It’s important to note that not everyone has experienced trauma. However, adopting a trauma-informed approach does not cause harm to those who do not require trauma-informed care.

Many providers choose to implement a trauma-informed approach in all their sessions, recognizing its value beyond cases directly related to trauma. This inclusive approach fosters a supportive and safe therapeutic environment for all clients.

BHS Modality: Trauma Informed Therapy

Trauma-informed therapy, while not prescriptive in terms of specific interventions, has demonstrated enhanced effectiveness in both youth and adults who have undergone trauma experiences. Research indicates positive outcomes for trauma survivors who receive this type of care.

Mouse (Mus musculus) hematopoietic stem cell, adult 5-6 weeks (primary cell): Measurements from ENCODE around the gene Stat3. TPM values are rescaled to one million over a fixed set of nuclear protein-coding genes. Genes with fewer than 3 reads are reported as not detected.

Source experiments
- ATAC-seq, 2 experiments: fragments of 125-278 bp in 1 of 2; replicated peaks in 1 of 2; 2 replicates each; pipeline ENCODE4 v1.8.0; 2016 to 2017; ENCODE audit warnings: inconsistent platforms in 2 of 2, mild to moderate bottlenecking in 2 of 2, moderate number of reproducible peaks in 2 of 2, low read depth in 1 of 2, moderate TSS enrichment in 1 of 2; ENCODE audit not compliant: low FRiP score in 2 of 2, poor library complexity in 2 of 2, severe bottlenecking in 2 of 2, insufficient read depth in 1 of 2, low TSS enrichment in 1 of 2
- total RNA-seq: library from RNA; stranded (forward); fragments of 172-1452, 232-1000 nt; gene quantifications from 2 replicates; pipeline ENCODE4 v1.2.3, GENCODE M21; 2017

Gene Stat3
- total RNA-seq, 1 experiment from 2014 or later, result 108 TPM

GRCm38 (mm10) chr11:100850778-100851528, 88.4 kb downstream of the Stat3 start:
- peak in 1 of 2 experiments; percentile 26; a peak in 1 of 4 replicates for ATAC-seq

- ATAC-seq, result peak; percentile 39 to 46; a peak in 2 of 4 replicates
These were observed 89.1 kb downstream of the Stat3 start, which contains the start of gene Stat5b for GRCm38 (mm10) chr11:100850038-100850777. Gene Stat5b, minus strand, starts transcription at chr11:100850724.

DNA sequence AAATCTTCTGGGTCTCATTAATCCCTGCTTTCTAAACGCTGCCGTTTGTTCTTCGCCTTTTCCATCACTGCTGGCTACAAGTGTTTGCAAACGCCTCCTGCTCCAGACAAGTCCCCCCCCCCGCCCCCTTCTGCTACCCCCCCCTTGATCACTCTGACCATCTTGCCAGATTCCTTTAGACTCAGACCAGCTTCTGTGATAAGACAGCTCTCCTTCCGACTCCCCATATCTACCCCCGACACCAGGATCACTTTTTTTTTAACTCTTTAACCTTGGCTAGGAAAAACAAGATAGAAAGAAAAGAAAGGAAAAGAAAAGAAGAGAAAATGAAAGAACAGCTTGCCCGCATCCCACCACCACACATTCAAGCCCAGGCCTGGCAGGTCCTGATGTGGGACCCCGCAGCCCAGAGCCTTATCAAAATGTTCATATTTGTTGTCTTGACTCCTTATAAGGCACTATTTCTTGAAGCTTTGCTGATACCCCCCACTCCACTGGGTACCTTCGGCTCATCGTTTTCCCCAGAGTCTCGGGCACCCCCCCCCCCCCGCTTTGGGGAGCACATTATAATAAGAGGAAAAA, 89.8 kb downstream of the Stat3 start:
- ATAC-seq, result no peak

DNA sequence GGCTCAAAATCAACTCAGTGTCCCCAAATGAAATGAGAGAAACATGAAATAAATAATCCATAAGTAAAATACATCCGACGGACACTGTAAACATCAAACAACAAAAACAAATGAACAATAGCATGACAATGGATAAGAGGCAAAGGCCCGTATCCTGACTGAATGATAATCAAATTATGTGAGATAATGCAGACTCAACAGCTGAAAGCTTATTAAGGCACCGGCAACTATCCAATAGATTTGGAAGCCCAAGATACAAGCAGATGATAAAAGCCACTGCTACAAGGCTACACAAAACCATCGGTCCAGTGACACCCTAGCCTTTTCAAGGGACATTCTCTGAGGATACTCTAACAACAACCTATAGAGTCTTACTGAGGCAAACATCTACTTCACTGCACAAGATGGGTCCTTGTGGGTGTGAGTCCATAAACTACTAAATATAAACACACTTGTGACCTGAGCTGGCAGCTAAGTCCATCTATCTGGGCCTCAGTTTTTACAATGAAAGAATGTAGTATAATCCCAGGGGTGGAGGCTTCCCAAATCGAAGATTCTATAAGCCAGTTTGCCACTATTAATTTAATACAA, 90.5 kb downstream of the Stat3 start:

Moreover, trauma-informed therapy is well-equipped to tackle the complex issues of guilt and shame often carried by trauma survivors. By addressing these emotional burdens, the therapeutic approach can offer significant support and healing to those who have endured trauma.

If you believe that trauma-informed care is essential for your therapy needs, it’s crucial to seek a therapist who has appropriate training in this area. Here are some considerations before starting trauma therapy:

  1. Not All Therapists Are Trauma-Informed: While most therapists receive exposure to trauma work during their training, not all of them are specifically trauma-informed.
  2. Ask About Trauma Training: When searching for a therapist, inquire about their training in trauma-informed care. Understanding their level of expertise in this area is essential for ensuring they can meet your unique needs.